Labor unions give employees the chance to have a voice and an opportunity to provide a united front when addressing labor and civil rights of workers. Employees have the right to choose whether they wish to form or join a union. However, some employers scoff at workers who support a union and sometimes go to great lengths, including using questionable means, to show their displeasure. Two New York bookstore workers claim that their employer did the unthinkable after learning they had cast a vote in an election to decide on unionization.
Two Morningside Heights bookstore workers, like most of their colleagues, voted in a union election but by the day's end, one of the voters, a 30-year-old female employee, was dismissed from her job. The other voter worker was also fired shortly thereafter. In an email written by her boss explaining to management about the firings, she indicated that by voting in a union election, the workers undermined the well-being of the store. The email also indicated that the store opposed the creation of a union.
The union, which won the election, filed a labor complaint with the National Labor Relations Board on behalf of the workers. Employees also held a protest and strike. The boss who fired the workers stated that the workers had been promoted to managerial positions, which made them ineligible to vote or join a union. However, the workers stated that the said promotion was in "name only."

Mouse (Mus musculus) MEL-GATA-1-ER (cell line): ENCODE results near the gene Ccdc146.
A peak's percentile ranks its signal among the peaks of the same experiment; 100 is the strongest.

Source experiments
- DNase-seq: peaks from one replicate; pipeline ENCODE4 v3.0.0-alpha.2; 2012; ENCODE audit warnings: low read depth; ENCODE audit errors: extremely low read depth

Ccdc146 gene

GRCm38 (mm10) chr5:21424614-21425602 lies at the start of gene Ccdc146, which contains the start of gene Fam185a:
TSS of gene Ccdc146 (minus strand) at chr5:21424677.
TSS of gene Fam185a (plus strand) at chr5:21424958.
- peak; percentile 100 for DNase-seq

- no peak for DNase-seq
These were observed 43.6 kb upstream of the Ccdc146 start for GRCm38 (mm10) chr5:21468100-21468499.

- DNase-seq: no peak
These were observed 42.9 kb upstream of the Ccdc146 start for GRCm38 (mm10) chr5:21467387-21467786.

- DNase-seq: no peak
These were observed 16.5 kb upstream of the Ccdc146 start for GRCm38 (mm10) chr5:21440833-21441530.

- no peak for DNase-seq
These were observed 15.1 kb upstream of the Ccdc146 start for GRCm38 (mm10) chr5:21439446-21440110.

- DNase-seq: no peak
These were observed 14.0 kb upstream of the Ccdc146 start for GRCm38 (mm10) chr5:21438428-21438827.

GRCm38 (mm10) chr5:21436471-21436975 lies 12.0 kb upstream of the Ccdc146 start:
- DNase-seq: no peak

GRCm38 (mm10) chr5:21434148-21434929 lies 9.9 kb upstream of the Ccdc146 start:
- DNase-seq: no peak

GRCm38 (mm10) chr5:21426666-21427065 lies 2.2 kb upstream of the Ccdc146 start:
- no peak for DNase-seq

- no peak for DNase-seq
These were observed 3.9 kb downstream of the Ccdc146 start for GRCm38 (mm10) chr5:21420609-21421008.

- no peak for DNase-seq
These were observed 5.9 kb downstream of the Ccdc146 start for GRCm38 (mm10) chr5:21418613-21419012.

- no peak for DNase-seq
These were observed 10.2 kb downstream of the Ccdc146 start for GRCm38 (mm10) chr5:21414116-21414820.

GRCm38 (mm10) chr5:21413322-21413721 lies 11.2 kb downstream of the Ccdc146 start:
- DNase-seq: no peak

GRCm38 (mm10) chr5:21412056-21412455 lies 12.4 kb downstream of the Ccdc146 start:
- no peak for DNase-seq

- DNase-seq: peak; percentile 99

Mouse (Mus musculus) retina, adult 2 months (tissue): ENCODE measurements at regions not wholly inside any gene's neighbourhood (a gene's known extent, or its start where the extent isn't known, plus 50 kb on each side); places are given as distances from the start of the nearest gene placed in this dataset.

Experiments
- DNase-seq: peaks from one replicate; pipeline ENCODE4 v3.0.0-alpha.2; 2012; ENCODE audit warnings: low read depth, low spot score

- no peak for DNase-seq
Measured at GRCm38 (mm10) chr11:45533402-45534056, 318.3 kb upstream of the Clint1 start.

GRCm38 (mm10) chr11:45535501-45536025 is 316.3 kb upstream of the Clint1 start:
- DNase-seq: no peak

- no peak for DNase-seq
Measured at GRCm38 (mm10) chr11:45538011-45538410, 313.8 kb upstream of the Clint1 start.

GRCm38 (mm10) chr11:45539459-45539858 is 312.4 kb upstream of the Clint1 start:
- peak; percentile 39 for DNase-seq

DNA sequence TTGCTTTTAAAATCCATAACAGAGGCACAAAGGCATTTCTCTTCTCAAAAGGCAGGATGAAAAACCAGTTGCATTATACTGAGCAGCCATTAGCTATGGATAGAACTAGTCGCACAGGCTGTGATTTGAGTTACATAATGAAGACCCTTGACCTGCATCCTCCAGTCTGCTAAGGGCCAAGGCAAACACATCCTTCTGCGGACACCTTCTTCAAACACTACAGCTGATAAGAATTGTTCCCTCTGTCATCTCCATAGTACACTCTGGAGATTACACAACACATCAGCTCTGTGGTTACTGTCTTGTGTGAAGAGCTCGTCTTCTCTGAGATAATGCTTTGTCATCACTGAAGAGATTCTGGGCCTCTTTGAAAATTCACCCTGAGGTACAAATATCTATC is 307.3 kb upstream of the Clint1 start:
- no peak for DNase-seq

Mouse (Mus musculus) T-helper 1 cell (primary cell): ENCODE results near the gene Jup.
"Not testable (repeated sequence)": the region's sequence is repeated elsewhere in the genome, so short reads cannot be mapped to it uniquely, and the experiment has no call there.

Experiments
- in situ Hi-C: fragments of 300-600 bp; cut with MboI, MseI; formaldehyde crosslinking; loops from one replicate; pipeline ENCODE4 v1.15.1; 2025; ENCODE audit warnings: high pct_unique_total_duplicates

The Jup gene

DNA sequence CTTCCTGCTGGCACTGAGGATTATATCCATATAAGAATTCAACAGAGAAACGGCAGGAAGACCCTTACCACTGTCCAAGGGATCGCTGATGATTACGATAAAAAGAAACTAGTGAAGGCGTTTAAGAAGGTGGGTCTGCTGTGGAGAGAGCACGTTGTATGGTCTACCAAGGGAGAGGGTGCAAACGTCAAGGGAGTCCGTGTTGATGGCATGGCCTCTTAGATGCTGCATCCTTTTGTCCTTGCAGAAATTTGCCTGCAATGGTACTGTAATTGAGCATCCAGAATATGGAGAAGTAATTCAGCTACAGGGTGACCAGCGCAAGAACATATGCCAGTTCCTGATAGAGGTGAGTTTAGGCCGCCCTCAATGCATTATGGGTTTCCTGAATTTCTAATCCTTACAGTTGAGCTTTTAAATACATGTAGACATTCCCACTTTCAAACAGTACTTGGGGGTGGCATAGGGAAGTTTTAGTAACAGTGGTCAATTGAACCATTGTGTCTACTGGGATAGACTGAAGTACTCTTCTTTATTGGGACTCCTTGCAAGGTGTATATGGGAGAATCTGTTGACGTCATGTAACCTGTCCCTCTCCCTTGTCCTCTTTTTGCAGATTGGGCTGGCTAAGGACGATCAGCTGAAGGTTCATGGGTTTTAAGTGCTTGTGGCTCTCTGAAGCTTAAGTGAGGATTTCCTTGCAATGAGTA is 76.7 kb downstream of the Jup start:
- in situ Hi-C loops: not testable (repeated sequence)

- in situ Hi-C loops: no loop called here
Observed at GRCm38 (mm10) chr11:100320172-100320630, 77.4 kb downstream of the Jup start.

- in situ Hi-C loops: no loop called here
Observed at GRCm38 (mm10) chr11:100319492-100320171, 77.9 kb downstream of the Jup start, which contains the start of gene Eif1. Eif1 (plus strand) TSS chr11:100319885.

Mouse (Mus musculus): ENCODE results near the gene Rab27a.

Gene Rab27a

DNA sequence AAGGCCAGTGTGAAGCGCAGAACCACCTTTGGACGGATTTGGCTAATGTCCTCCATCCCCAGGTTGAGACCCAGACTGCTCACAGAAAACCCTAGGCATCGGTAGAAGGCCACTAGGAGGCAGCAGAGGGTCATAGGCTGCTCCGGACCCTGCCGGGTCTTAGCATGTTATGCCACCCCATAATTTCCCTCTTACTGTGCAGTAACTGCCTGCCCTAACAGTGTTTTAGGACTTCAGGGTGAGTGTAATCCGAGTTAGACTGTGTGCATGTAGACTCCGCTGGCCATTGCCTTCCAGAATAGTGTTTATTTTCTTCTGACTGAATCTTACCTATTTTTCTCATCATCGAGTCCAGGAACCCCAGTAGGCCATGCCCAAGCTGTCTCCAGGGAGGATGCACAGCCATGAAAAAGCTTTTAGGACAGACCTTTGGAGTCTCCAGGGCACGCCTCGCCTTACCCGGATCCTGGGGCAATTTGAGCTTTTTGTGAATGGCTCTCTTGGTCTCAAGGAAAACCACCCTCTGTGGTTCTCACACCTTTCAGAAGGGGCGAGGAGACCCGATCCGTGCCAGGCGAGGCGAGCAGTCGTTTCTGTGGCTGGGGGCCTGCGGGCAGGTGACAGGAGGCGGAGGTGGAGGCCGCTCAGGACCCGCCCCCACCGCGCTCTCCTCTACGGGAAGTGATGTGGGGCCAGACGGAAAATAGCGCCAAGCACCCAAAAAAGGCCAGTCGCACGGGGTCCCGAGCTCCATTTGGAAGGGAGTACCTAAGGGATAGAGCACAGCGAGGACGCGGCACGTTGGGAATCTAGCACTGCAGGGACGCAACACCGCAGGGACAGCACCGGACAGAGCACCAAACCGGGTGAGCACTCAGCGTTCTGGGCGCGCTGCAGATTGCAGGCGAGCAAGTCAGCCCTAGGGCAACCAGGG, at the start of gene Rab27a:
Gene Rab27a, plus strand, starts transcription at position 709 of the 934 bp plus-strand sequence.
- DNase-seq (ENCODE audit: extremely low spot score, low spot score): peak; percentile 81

In cases of firings, retaliation, harassment and other forms of employment disputes, New York workers can assert their legal labor rights. A Westchester County employment law attorney can guide them in filing a legal action against an employer and give them advice on the possible compensatory measures.
Source: The Huffington Post, "New York Bookstore Workers Fired For Voting To Unionize," Dave Jamieson, July 2, 2014